The LFSA’s Scientific Advisory Board (SAB) was established in October of 2020. It brings together top TP53 scientists from around the world, representing a cross section of the field of inherited TP53 variations and its consequences. The LFSA’s SAB was instituted to advise the LFSA on basic research and applications to future clinical trials. Co-chaired by both Drs. Maria Isabel Achatz and Arnold Levine, the LFSA’s SAB is charged with suggesting new areas of research, acquiring funding, and providing a global approach to LFS research.
Pairing the LFSA’s global community with the international expertise of the LFSA’s SAB is a “win-win” for both LFS families and science, world-wide. This match provides scientists a large patient population in a rare disorder. With access to many patients all with the same variation but different genetic backgrounds and HLA types (Brazil), inbred population groups, Li-Fraumeni-like patients with the Mormon genetic lineages (via the Huntsman Cancer Center) and large lineages in Brazil, the LFSA’s SAB can explore the impact of racial differences. These are just some of the possible directions that basic scientists could take advantage of together with clinical scientists. The LFSA’s SAB has much to offer the LFS community with their research ideas and suggestions for the direction of future research.
LFSA’s most recent research grant was awarded to Dr. Arnold Levine at the Institute for Advanced Studies in in memory of Professor Thierry Frebourg. Dr. Levine and his collaborators, to include co-sponsor Dr. Michael Walsh of Sloan-Kettering Memorial Hospital, seek to determine if the immune system is responding to breast cancer in Li-Fraumeni syndrome patients and what type of immune cells may be responding. Knowing the particulars of an immune response in TP53 driven LFS-breast cancers may lead to a better understanding of which immunotherapies to utilize to treat patients and possibly lead to new and more effective therapies.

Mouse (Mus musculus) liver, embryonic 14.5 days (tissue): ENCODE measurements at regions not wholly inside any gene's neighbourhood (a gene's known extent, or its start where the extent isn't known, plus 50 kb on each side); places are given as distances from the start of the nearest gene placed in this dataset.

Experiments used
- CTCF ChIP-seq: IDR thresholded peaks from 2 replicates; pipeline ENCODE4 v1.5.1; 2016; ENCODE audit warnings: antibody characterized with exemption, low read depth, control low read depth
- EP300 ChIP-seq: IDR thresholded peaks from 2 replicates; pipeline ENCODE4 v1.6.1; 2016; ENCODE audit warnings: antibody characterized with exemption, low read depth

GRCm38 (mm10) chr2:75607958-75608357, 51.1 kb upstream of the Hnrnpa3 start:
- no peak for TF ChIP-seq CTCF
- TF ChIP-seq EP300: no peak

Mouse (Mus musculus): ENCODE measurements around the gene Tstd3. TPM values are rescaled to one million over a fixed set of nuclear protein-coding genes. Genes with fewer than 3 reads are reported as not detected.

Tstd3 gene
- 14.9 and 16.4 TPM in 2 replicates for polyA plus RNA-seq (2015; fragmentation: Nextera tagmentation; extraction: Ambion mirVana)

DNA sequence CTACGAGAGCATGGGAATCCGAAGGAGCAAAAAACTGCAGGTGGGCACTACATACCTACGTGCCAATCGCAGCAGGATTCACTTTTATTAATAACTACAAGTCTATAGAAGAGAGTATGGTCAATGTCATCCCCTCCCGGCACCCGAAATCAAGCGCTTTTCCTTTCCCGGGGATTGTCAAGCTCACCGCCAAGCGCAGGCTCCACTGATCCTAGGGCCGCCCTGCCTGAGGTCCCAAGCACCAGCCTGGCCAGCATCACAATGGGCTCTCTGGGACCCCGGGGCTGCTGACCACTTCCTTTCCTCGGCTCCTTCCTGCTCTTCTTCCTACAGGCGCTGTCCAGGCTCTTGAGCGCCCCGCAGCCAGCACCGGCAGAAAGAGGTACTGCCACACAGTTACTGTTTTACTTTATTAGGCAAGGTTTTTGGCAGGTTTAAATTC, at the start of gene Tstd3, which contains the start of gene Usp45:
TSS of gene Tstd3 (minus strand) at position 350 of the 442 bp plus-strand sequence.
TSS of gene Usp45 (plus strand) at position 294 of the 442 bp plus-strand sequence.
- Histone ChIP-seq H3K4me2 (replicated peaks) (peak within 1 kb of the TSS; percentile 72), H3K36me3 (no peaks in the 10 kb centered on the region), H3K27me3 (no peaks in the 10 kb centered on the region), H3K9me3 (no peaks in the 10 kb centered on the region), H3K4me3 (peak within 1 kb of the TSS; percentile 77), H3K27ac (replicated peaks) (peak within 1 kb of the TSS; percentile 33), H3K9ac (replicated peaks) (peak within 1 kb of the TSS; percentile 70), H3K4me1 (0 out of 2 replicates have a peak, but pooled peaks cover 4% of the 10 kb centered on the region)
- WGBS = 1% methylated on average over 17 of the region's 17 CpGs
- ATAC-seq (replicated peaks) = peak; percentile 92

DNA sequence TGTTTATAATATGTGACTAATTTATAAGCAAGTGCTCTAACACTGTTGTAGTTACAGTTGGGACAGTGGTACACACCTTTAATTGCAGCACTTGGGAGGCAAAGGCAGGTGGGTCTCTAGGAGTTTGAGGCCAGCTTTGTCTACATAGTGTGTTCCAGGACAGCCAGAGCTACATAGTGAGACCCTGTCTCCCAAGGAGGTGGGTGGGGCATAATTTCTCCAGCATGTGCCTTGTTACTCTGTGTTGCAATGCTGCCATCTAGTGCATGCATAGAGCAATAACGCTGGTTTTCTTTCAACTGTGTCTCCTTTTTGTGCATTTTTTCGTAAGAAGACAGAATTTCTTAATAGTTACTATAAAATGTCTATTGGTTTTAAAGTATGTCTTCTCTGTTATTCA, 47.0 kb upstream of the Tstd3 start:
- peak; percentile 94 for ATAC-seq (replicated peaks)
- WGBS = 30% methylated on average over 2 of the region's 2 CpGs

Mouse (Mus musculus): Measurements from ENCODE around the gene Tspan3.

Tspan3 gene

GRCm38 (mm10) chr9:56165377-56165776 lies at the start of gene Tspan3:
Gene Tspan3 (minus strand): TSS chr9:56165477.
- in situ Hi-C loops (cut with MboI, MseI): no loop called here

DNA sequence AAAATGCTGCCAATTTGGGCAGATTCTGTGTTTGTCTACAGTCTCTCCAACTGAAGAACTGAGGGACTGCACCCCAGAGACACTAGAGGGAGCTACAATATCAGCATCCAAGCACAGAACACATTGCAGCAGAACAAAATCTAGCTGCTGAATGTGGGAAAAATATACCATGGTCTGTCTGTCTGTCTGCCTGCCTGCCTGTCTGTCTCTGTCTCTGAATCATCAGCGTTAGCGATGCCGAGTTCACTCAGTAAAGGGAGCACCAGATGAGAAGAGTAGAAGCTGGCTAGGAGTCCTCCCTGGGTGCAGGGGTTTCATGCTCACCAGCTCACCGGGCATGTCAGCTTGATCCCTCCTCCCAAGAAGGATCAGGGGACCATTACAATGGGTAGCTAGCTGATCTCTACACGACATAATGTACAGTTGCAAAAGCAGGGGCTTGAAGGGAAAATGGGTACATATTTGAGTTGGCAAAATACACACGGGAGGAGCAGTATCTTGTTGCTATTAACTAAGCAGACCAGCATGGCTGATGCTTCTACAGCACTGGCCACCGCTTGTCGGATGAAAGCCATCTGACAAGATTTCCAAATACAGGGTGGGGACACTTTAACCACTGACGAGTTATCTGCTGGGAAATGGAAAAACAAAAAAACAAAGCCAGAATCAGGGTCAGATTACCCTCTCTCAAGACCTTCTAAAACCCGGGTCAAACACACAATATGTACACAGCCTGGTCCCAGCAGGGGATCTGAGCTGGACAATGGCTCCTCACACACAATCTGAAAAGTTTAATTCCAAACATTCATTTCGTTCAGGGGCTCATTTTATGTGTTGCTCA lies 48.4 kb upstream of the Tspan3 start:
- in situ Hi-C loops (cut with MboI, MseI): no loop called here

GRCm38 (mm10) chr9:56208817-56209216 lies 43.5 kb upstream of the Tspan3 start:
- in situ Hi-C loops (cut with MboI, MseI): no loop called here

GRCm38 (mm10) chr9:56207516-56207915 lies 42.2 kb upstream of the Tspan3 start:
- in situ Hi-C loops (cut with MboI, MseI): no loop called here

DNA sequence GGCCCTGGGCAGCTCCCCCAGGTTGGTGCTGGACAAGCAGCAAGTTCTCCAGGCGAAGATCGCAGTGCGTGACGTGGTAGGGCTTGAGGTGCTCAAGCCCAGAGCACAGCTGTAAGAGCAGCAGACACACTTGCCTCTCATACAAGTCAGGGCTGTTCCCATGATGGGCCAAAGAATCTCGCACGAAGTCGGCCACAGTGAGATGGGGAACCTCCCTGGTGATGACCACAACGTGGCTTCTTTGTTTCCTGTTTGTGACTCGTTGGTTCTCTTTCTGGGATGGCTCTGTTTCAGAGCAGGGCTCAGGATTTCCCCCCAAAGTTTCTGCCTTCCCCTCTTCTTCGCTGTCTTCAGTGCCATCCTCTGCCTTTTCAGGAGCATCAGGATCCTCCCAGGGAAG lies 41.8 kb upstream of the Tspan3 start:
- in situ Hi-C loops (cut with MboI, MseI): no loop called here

The grant to Dr. Levine and colleagues is awarded in honor and memory of Professor Thierry Frebourg. Thierry served as chapter chair for LFSA – France. He passed away suddenly and unexpectedly this past March. Pr. Frebourg was a true asset to the global community as a major contributor to cancer genetic research and Li-Fraumeni syndrome. Thierry’s boundless energy, dedication, and smile will be forever ingrained in our souls.
View Dr. Arnold Levine’s May 22, 2021, introduction of the LFSA’s SAB here. (13:11)